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(‘These  Are  My  Twisted  Words’)  onto  the  internet  themselves  via  BitTorrent  to   generate  attention  before  releasing  it  officially  through  their  website.     In  Radiohead’s  case,  they  clearly  benefited  from  the  illegal  sharing  of  their   material,  and  even  encouraged  it  to  an  extent.  Record  labels  however  would  not   back  this  idea  because  their  sole  interest  in  the  band  is  to  generate  profit,  and   with  illegal  file  sharing  the  label  loses  out  on  potential  sales.  This  could  generate   interest  which  may  result  in  more  legitimate  sales,  but  record  labels  would  not   promote  or  tolerate  piracy  of  their  own  music.  However,  it  has  to  be  considered   that  the  more  an  artist’s  music  is  downloaded  illegally,  the  more  people  are   evidently  interested  in  this  artist.  This  means  that  potentially,  more  people  will   attend  their  live  concerts.  Live  shows  have  always  been  a  way  to  promote  an   artist’s  music,  but  recently  it  has  become  a  much  larger  part  of  the  industry.   There  are  more  concerts  and  festivals  now  than  there  ever  have  been  before,  and   ticket  prices  are  continually  going  up.  Many  artists  care  much  less  about  piracy   than  their  record  labels  because  their  main  interest  is  making  music,  being   heard,  and  playing  shows,  whereas  the  labels  just  care  about  exploiting  artists  to   make  as  much  profit  as  possible.     Artists  often  disagree  with  their  labels,  but  are  bound  by  contracts  and  do   not  get  much  of  a  say  in  what  happens  to  them  or  their  music.  To  help  protect  the   rights  of  the  artists,  the  Featured  Artists’  Coalition  (FAC)  was  set  up  in  2009,  and   its  members  include  Ed  O’Brien  from  Radiohead,  Billy  Bragg,  Dave  Rowntree   from  Blur,  Annie  Lennox,  Tom  Jones,  Robbie  Williams  and  Little  Boots.  The  FAC   promotes  the  rights  of  artists,  as  well  as  being  a  unified  group  where  artists  can   join  together  and  make  a  stand  against  the  traditional  views  of  the  music   industry  that  they  disagree  with.  They  are  also  firmly  against  the   ‘criminalisation’  of  fans  that  choose  to  download  music  illegally,  believing  that   the  measures  taken  when  someone  is  accused  of  copyright  infringement  should   be  much  less  aggressive.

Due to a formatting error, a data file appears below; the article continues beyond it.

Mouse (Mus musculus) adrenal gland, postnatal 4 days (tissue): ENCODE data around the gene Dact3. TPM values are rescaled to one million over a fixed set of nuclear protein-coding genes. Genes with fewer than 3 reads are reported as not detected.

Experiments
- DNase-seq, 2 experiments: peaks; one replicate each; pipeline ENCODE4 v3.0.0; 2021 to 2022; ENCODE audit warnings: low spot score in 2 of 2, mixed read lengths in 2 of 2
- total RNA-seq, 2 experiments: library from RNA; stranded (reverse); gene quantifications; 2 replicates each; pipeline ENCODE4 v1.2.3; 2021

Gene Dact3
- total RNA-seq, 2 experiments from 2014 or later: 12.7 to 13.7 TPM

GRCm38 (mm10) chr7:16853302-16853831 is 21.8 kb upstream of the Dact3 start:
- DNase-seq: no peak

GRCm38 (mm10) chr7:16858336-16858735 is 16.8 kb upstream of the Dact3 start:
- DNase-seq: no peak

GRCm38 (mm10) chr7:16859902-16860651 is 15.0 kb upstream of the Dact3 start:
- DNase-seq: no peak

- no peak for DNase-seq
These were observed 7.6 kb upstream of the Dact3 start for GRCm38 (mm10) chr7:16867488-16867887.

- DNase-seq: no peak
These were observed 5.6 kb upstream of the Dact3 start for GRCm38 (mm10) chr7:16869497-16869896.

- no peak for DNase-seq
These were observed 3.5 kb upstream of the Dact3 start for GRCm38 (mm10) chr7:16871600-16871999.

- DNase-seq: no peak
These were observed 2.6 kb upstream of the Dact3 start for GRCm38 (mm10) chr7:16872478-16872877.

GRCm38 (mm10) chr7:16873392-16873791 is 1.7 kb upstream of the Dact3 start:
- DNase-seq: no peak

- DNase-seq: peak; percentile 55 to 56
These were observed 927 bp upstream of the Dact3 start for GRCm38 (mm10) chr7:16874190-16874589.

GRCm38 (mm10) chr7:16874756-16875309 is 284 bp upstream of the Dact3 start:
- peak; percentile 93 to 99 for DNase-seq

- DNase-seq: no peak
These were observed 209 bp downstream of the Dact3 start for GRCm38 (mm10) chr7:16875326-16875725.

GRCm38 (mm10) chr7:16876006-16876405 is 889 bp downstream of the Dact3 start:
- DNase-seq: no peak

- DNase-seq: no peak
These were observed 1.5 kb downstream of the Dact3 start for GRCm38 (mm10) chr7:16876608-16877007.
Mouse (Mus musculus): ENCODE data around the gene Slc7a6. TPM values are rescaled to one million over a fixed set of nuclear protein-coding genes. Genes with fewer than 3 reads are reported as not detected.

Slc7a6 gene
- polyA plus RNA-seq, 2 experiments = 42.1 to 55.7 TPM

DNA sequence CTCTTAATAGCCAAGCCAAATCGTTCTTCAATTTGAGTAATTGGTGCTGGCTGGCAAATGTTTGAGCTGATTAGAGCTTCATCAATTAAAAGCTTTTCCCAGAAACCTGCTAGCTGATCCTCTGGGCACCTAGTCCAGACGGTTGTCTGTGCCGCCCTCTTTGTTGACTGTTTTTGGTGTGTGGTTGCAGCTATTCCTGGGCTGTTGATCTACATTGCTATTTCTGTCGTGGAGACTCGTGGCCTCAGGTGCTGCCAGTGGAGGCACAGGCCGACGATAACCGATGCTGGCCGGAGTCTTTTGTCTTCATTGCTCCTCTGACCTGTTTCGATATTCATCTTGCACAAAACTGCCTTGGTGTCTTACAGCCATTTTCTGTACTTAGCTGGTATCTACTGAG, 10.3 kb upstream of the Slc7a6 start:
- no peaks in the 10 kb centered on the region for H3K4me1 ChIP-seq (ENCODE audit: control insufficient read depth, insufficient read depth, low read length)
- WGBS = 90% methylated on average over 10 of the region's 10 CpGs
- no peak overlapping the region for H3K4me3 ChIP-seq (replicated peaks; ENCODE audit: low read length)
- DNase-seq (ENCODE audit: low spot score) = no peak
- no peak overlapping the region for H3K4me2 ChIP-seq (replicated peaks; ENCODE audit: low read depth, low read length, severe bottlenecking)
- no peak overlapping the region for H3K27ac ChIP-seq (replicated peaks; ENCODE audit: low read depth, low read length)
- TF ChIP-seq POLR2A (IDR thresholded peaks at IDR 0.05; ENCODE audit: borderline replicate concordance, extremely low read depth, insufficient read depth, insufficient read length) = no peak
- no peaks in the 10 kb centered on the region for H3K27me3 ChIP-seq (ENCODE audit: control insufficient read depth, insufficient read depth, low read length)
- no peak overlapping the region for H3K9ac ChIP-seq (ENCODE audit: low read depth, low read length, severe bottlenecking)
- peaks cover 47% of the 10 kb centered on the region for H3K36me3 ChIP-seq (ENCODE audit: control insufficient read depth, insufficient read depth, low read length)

Streaming  Media  and  Record  Labels